Patients Who Screen Positive For Depression Are Not Getting Timely Follow-Up Care Study Shows

Timely care for depression is critical for a number of reasons and can have short-term and long-term implications for patients.

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Despite the universal screening that takes place at health care systems in the United States, patients suffering from depression are often not getting the timely follow-up care needed to address their condition, according to a new study.

The research, published in JAMA Network Open, showed that while most patients who were studied met guidelines for requiring at least minimal treatment for depression, only a minority actually received timely follow-up.

"The challenge is getting depression services to patients in a timely way, so that we can get each and every patient identified with depression to engage in treatment," research lead Lucinda Leung, MD, PhD, MPH, an assistant professor of medicine in the General Internal Medicine & Health Services Research division at UCLA David Geffen School of Medicine, told Health.

The lack of follow-up care comes at a time when more than 3.8% of the worldwide population, about 280 million people, suffers from depression, according to the World Health Organization. What's more, the COVID-19 pandemic intensified challenges with mental health. In this country, as many as four in 10 adults reported symptoms of anxiety or depressive disorder during the pandemic. That's a significant uptick from the one in 10 adults who reported such symptoms back in 2019.

Here's a closer look at the study's findings and the ramifications for patients suffering from depression.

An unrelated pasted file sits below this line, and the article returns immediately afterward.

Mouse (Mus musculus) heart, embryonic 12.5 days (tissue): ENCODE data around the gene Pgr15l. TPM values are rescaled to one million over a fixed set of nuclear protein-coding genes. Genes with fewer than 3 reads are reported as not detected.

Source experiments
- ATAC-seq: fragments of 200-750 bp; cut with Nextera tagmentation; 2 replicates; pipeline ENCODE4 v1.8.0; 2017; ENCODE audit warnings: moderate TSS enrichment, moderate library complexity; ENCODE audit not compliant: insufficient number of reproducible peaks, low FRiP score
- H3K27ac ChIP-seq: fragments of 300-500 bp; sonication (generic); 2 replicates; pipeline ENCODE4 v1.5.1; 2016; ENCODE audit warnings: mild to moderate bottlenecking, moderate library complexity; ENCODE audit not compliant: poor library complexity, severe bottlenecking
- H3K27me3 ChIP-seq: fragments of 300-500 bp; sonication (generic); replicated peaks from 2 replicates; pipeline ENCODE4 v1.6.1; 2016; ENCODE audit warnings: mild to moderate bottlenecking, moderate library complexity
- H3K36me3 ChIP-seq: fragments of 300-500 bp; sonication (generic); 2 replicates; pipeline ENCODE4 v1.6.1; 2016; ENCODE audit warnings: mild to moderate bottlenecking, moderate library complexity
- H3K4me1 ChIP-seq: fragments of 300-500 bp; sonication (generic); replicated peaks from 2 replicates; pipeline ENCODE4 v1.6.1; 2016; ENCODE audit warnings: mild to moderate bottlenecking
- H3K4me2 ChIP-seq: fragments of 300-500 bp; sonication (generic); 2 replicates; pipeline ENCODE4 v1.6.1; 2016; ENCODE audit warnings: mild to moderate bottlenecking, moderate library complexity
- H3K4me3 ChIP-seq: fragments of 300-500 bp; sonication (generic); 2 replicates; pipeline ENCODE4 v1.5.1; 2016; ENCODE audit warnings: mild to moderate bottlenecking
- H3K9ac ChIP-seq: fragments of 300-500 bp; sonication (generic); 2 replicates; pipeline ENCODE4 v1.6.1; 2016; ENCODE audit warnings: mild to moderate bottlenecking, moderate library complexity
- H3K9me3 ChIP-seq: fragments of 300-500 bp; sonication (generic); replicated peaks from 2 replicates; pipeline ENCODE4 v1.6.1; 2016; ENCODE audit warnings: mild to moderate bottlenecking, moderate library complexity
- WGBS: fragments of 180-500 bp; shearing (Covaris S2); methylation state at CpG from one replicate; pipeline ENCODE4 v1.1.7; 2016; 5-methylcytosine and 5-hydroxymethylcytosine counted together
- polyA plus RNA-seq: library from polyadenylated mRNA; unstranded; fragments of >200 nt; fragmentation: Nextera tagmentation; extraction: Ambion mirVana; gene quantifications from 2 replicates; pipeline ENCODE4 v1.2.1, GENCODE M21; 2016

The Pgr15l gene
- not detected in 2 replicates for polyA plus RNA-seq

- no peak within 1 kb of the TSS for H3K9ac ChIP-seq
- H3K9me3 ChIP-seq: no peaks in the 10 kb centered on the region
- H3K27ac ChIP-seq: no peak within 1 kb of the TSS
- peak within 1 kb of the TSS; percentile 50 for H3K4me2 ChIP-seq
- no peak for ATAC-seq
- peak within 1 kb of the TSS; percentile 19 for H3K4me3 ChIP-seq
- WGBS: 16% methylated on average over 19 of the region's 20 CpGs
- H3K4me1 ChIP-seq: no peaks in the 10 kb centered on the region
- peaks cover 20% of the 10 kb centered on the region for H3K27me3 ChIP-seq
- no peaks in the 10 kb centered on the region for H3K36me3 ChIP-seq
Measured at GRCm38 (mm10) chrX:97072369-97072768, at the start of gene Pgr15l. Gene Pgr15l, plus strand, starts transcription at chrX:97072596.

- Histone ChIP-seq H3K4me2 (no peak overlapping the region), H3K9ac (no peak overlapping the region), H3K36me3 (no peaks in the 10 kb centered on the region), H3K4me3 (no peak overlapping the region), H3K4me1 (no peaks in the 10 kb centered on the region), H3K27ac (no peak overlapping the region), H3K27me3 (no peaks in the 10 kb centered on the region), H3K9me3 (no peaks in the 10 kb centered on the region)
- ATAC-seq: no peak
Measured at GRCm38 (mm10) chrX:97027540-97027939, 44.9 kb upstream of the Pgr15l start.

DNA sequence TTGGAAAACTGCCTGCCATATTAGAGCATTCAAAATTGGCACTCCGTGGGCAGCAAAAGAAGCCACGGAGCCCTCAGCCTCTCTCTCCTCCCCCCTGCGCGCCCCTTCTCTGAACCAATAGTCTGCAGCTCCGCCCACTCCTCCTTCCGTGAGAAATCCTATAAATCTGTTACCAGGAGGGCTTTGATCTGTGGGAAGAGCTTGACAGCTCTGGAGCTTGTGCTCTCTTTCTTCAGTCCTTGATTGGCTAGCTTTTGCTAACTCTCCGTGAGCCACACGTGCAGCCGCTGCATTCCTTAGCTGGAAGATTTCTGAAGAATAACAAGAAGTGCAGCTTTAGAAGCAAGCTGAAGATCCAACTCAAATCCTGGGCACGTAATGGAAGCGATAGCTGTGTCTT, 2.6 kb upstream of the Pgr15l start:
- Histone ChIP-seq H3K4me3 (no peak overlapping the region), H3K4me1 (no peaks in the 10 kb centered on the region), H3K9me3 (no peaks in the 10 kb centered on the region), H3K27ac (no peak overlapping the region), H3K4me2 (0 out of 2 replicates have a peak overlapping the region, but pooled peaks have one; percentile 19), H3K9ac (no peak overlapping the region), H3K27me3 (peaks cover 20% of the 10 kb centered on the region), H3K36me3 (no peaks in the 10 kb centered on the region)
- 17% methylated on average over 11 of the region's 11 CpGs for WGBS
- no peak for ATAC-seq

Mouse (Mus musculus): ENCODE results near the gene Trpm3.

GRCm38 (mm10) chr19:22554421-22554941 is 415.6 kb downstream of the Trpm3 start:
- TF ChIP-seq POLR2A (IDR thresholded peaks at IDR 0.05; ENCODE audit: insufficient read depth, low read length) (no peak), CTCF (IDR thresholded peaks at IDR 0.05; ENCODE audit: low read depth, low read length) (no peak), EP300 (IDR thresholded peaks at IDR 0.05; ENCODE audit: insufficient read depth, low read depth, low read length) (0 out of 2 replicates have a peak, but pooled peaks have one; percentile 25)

Study Finds Breakdown in Care

The study spearheaded by Dr. Leung sought to answer a straightforward question: Do patients who screen positive for depression receive the follow-up treatment they require?

Researchers reviewed treatment data for patients who obtained care at Veterans Health Administration (VHA) primary care clinics throughout the southwestern United States between 2015 and 2019. Among the study group of patients, 15,155 were found by clinicians to have depression and 77% met guidelines for needing to complete at least minimal treatment in one year. However, only 32% received clinical follow-up within three months of their initial screening. Based on this data, the study concluded that access to timely care for depression remains limited.

This breakdown in treatment is significant because appropriate follow-up and effective treatment leads to substantial improvement in a patient's health, according to the U.S. Preventive Services Task Force (USPSTF).

In 2016, the USPSTF recommended that universal screening for depression be conducted by healthcare systems. When making its recommendation, the task force said it had "found adequate evidence that programs combining depression screening with adequate support systems in place improve clinical outcomes," including leading to a reduction or remission of depression symptoms. The support and treatment for depression that the task force recommended at the time included antidepressants, psychotherapy, or both.

The expectation associated with the task force's 2016 recommendation was that screenings would consistently be followed by appropriate treatment for those patients who needed it. Since then, however, it's been difficult to assess what the trajectory has actually been for patients between screening and receipt of care for their condition, Dr. Leung's study explained.

What Should Follow-Up Look Like?

Follow-up care for depression should take place within 84 days of screening positive for depression, and should include three or more mental health specialty visits, three or more psychotherapy visits, or three or more primary care visits, according to the study published in JAMA.

The study also explained that even minimal treatment would involve 60 days or more of antidepressant prescriptions filled, four or more mental health specialty visits, or three or more psychotherapy visits.

In addition to those guidelines, Michele Goldman, PhD, a psychologist with Columbia Health, also suggested the following measures:

  • An extensive follow-up depression screening after the initial screening
  • In primary care clinics that have behavioral health specialists on staff, a referral for the patient to meet with the specialist.
  • A conversation with a medical provider about treatment plan options, which might include medication, therapy, working with a behavioral health specialist, and even implementation of an exercise regimen.